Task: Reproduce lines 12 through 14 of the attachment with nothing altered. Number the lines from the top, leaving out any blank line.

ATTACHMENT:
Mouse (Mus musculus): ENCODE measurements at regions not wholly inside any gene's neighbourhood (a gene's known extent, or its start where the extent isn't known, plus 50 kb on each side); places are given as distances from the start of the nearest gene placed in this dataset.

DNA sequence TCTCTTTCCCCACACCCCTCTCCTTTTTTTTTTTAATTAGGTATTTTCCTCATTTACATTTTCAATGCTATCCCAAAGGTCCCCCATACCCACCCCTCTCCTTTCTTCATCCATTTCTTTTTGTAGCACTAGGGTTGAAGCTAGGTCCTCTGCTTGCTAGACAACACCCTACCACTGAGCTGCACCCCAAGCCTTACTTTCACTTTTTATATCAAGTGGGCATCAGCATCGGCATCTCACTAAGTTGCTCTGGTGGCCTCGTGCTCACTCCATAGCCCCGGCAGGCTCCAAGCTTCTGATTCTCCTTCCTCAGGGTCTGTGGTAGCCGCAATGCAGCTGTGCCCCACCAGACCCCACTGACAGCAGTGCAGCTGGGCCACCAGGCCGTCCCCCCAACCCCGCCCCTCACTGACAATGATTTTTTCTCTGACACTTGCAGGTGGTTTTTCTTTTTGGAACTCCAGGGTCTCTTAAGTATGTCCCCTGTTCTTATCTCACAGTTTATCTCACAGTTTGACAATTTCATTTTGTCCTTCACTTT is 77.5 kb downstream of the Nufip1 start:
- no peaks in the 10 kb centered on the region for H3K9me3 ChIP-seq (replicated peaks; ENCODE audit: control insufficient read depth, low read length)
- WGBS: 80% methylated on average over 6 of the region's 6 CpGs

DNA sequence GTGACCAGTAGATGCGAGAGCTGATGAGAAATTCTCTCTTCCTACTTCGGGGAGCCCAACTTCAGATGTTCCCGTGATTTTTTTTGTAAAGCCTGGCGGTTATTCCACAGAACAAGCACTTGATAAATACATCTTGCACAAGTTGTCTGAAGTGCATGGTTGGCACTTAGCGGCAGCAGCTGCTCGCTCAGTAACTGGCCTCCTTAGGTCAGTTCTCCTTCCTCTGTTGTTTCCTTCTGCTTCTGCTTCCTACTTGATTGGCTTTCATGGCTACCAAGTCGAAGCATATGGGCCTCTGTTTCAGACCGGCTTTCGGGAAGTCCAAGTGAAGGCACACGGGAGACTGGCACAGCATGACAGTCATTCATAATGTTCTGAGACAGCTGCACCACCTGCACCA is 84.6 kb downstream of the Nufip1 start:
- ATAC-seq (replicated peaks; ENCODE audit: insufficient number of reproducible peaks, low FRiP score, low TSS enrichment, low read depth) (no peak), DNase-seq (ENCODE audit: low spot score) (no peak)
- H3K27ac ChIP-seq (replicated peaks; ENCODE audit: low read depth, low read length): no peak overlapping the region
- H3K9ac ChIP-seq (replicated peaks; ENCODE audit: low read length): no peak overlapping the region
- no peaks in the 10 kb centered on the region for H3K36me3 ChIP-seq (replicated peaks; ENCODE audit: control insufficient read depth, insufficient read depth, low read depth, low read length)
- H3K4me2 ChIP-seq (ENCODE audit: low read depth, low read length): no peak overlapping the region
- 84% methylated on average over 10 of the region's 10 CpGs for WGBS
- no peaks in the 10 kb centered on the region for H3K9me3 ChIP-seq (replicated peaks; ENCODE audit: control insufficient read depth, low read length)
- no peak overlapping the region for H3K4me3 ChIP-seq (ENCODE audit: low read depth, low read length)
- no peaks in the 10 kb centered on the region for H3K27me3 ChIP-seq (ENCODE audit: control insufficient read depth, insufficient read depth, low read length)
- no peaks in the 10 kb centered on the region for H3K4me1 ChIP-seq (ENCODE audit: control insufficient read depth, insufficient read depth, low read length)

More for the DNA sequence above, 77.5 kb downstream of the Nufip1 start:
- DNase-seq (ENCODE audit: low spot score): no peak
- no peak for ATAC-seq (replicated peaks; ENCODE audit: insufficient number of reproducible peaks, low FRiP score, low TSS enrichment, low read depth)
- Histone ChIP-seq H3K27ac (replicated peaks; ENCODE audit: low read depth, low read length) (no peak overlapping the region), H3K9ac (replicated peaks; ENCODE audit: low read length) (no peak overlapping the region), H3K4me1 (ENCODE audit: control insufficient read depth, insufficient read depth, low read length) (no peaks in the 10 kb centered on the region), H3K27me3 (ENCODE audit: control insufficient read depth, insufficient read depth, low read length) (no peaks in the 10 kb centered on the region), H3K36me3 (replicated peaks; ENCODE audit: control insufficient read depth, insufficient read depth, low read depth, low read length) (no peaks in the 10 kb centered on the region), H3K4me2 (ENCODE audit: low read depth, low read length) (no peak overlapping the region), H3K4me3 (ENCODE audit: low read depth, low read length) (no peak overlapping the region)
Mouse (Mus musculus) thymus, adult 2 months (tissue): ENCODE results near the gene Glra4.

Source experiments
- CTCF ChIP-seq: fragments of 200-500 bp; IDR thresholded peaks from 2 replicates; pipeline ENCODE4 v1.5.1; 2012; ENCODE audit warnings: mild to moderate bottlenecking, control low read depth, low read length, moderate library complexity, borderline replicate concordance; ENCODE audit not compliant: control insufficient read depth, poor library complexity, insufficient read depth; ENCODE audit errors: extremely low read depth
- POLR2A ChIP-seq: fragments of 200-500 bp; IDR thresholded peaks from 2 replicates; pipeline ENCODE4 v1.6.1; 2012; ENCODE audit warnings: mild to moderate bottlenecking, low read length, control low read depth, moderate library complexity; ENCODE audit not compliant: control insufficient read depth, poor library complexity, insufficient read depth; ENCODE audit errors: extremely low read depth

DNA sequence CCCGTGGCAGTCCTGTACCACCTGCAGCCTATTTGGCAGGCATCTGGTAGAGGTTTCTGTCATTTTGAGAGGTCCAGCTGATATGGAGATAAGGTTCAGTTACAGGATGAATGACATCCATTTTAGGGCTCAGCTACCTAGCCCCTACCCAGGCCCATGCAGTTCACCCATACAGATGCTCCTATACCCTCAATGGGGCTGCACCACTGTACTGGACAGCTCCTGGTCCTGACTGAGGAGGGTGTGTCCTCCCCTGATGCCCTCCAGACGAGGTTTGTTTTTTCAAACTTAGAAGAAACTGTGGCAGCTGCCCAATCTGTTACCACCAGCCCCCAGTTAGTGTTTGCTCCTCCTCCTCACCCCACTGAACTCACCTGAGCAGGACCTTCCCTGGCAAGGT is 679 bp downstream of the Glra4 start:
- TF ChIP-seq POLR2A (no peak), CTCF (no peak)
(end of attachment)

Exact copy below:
- no peaks in the 10 kb centered on the region for H3K9me3 ChIP-seq (replicated peaks; ENCODE audit: control insufficient read depth, low read length)
- no peak overlapping the region for H3K4me3 ChIP-seq (ENCODE audit: low read depth, low read length)
- no peaks in the 10 kb centered on the region for H3K27me3 ChIP-seq (ENCODE audit: control insufficient read depth, insufficient read depth, low read length)